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Spice up zucchini squash in zingerbread cake

Recipe: Add blueberries for a seasonal touch

Cake on plate
Zingerbread makes a fine dessert with blueberries in the cake and more berries alongside. (Photos: Kathy Morrison)

It's time to shake the dust off the zucchini recipe collection. A gardener's favorite squash is back in season.

We've had several good recipes on the blog already, including our two biggest hits: Chocolate zucchini bread and Zapped pickles.

But the plants are going to be producing for awhile, so we like to provide new options for The Squash That Keeps on Giving.

This recipe, adapted from " The Classic Zucchini Cookbook," brings together zucchini and gingerbread, which I usually associate with fall and winter. But add some blueberries to the mix, like I did, and it becomes a great picnic cake, a brunch offering or a vehicle to show off even more summer fruit. Whipped cream, ice cream, fruit sauce -- all good.

Zucchini squash
Two 8-inch zucchini will provide about 3 cups grated squash.
Zingerbread with blueberries
Serves 12
3 cups grated zucchini (from two 8-inch squash)
1 teaspoon salt
3 cups unbleached all-purpose flour, plus more for pan
3 to 4 teaspoons ground ginger (it's quite spicy with 4)
2 teaspoons baking soda
2 teaspoons ground cinnamon
1/4 teaspoon ground allspice
1/2 teaspoon ground nutmeg
1 cup (2 sticks) unsalted butter, softened, plus more for pan
3/4 cup packed light brown sugar
1/2 cup molasses (light or dark)
2 eggs
1 cup hot brewed coffee
1 to 1-1/2 cups blueberries, washed, dried and tossed with 1/2 tablespoon flour
Powdered sugar, for garnish
To serve alongside, optional:
Whipped cream, vanilla ice cream, fresh berries or other fruit, applesauce, lemon sauce or any freshly made fruit sauce
Combine the grated zucchini and salt in a colander, stirring to mix. Set aside to drain for 30 minutes.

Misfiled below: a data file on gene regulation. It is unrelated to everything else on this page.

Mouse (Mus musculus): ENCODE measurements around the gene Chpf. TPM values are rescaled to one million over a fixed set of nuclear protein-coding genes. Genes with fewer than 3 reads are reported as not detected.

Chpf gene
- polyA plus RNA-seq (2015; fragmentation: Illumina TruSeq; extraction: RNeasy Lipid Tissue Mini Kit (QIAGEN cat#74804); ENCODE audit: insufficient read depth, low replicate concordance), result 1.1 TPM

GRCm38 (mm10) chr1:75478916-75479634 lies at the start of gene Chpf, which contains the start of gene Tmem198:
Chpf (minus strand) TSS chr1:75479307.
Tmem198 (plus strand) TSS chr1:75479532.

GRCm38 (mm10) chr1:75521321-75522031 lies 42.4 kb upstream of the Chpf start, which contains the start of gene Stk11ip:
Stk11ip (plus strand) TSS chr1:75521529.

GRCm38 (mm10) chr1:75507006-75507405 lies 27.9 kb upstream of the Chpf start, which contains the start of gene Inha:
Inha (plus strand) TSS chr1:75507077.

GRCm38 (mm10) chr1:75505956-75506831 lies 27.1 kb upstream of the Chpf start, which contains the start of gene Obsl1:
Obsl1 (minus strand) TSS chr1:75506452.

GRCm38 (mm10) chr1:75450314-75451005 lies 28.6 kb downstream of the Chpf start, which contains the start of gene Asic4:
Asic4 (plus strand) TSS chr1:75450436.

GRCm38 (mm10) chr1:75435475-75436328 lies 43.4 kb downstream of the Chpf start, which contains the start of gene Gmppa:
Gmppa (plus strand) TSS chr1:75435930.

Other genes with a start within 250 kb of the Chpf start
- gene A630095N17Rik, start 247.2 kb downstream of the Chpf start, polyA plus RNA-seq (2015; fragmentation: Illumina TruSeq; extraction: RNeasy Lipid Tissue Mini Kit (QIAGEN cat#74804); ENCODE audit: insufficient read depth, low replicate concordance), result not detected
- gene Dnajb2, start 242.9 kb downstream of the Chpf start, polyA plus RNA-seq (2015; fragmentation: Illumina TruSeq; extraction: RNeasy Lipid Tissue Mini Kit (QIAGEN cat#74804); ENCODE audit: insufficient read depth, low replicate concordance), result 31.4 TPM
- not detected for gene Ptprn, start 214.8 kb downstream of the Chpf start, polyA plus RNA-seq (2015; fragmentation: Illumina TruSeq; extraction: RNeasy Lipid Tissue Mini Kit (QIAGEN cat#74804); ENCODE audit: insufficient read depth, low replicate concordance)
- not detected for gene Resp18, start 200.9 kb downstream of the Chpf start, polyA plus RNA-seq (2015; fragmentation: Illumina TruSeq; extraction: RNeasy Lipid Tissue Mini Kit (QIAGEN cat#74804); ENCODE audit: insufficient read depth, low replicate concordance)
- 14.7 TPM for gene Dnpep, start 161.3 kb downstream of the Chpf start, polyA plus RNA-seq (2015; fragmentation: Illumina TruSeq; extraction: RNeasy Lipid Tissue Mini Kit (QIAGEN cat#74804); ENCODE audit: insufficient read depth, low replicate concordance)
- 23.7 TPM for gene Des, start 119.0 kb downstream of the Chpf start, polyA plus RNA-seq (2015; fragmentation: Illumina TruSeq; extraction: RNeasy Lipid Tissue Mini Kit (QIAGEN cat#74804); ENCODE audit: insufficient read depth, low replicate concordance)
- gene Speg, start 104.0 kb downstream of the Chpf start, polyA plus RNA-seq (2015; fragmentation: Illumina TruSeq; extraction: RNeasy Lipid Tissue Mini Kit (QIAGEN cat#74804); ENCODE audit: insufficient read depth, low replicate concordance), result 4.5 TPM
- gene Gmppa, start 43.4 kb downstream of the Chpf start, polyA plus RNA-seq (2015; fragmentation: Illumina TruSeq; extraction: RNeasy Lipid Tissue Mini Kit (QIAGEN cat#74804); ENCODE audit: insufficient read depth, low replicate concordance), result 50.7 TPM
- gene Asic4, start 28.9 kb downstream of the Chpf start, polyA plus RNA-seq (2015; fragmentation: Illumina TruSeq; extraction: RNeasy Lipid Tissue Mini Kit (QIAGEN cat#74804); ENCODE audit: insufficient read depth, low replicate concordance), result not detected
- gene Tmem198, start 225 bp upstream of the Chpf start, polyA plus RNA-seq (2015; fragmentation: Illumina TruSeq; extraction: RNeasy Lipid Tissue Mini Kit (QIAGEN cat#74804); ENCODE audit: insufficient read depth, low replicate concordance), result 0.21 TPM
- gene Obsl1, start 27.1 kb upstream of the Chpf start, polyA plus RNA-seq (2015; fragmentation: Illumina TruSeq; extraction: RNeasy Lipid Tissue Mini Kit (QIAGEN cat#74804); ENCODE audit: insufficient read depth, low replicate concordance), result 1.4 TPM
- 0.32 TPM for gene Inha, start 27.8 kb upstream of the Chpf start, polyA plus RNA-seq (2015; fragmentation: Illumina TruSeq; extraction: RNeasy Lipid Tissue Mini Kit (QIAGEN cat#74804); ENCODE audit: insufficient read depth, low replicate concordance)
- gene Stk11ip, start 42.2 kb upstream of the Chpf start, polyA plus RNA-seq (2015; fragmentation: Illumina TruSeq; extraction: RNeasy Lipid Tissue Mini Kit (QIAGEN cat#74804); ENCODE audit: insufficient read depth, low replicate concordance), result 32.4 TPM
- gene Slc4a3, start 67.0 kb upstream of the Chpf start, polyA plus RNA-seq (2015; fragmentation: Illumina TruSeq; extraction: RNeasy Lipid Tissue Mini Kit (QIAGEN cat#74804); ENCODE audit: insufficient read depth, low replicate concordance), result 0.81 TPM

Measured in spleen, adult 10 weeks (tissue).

The grated zucchini drains for 30 minutes.
Preheat oven to 350 degrees. Butter and flour a 9-by-13-inch baking pan.
In a medium bowl, whisk together the flour, ginger, soda, cinnamon, allspice and nutmeg. Set aside.
Put the butter and light brown sugar in large mixing bowl. Cream the butter and sugar, then add the eggs one at a time, beating well until combined. Add the molasses and mix well. Don't worry if the mixture appears curdled.
Using a clean dish towel, squeeze the excess moisture from the drained zucchini, and add the squash to the bowl, blending just to combine. Add the flour mixture alternately with the coffee, mixing just until combined.
Gently fold in the flour-coated blueberries. Pour the batter into the prepared pan, smoothing the top.
Bake for 30 minutes, or until the top springs back when touched and a toothpick or thin knife inserted near the center comes out clean.
Cool the cake on a rack before cutting.
Sprinkle powdered sugar over cake. Cool the cake on a wire rack 10 minutes before cutting. Or let it cool completely and serve at room temperature.
Serve plain or with any of the suggested accompaniments.


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A recipe for preparing delicious meals from the bounty of the garden.


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Dig In: Garden Checklist

For week of Dec. 10:

Take advantage of these dry but crisp conditions. It’s time to get out the rake!

* Rake leaves away from storm drains and keep gutters clear.

* Fallen leaves can be used for mulch and compost. Chop up large leaves with a couple of passes with a lawn mower.

* Prune non-flowering trees and shrubs while they’re dormant. Without their foliage, trees are easier to prune.

* Rake and remove dead leaves and stems from dormant perennials.

* Make sure to take frost precautions with new transplants and sensitive plants. Mulch, water and cover tender plants in the late afternoon to retain warmth.

* Succulent plants are at particular risk if temperatures drop below freezing. Don’t water succulents before frost; cover instead. Use cloth sheets, not plastic. Make sure to remove coverings during the day.

* Clean and sharpen garden tools before storing for the winter.

* Brighten the holidays with winter bloomers such as poinsettias, amaryllis, calendulas, Iceland poppies, pansies and primroses.

* Keep poinsettias in a sunny, warm location. Water thoroughly. After the holidays, feed your plants monthly so they'll bloom again next December.

* Just because it rained doesn't mean every plant got watered. Give a drink to plants that the rain didn't reach, such as under eaves or under evergreen trees. Also, well-watered plants hold up better to frost than thirsty plants.

* Plant garlic (December's the last chance -- the ground is getting cold!) and onions for harvest in summer.

* Bare-root season begins. Plant bare-root berries, kiwifruit, grapes, artichokes, horseradish and rhubarb. Beware of soggy soil. It can rot bare-root plants.

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